Poisoned Learning, Working and Living Environment: Occurs when conduct that constitutes discrimination, harassment and/or workplace harassment (personal/psychological harassment) as defined within this policy unreasonably interferes with an individual's ability to learn, live and/or work by creating an intimidating, hostile, offensive or threatening environment. Depending on the impact of such conduct on the individual, one instance may be sufficient to create a poisoned environment for the individual or group. A poisoned environment can create unequal conditions of living and/or employment for the person or persons affected, interfere with an individual's learning, living and/or work performance and cause emotional or psychological stress not experienced by other individuals.
An individual does not have to be the person targeted by such conduct to experience a poisoned environment. A person who is subjected to overhearing racial slurs or sexually or racially offensive jokes, or viewing racially offensive cartoons or sexually explicit, suggestive or demeaning pictures may view the behaviour as poisoning the environment.
Some examples of poisoning the environment are:
- displaying graffiti, signs, pictures or cartoons which would qualify as prohibited harassment, either through print or computers, including social media;
- making derogatory remarks about a particular gender or sexual orientation, race or religion in the classroom or the workplace;
- the repeated mistreatment of one employee, targeted by one or more employees with a malicious mix of humiliation, intimidation and sabotage of performance (i.e. bullying);
- insulting gestures or practical jokes that cause embarrassment or awkwardness.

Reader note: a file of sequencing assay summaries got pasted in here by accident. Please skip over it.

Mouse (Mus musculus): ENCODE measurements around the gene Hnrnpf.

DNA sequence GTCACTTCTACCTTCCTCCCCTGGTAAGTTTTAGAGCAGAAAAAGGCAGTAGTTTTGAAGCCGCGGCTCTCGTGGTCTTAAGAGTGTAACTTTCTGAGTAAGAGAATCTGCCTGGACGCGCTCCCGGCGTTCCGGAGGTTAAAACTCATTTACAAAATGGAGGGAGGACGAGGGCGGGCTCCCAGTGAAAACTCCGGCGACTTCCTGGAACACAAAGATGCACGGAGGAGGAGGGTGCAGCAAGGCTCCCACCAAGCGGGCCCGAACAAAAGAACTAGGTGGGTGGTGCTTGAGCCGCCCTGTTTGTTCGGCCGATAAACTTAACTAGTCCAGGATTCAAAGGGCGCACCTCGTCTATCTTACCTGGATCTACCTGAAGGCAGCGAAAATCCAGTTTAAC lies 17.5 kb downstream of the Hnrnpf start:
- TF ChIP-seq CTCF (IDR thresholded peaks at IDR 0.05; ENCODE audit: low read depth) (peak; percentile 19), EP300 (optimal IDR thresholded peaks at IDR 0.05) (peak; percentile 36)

Prima Facie: According to the Ontario Human Rights Commission, A prima facie case in this context is one which covers the allegations made and which, if they are believed, is complete and sufficient to justify a verdict in the claimant’s favour in the absence of an answer from the respondent–employer.
Prohibited Grounds: The prohibited grounds in the Ontario Human Rights Code include: ancestry, race, disability, place of origin, age, family status, sex, ethnic origin, citizenship, colour, sexual orientation, gender identity, gender expression, religion/creed, marital status, receipt of public assistance, record of offences (i.e. pardoned federal offences or record of provincial offences). The extent of the protection from discrimination on the grounds of receipt of public assistance or pardoned federal offences or record of offences shall be that as provided by the Code.
Racial/Ethno-cultural/Religious Harassment: Is prohibited by the Ontario Human Rights Code and generally involves written, verbal and/or physical actions which express negative attitudes, derogation, and/or hate for a person or group of persons based on their race, ancestry, place of origin, colour, ethnic origin, citizenship or creed. Racial/ethno-cultural/religious harassment may include, but is not limited to, the following behaviours:
- demeaning comments, unwelcome remarks, jokes, innuendoes or taunting about a person's or group of persons' race, ancestry, place of origin, colour, ethnic origin, citizenship, creed;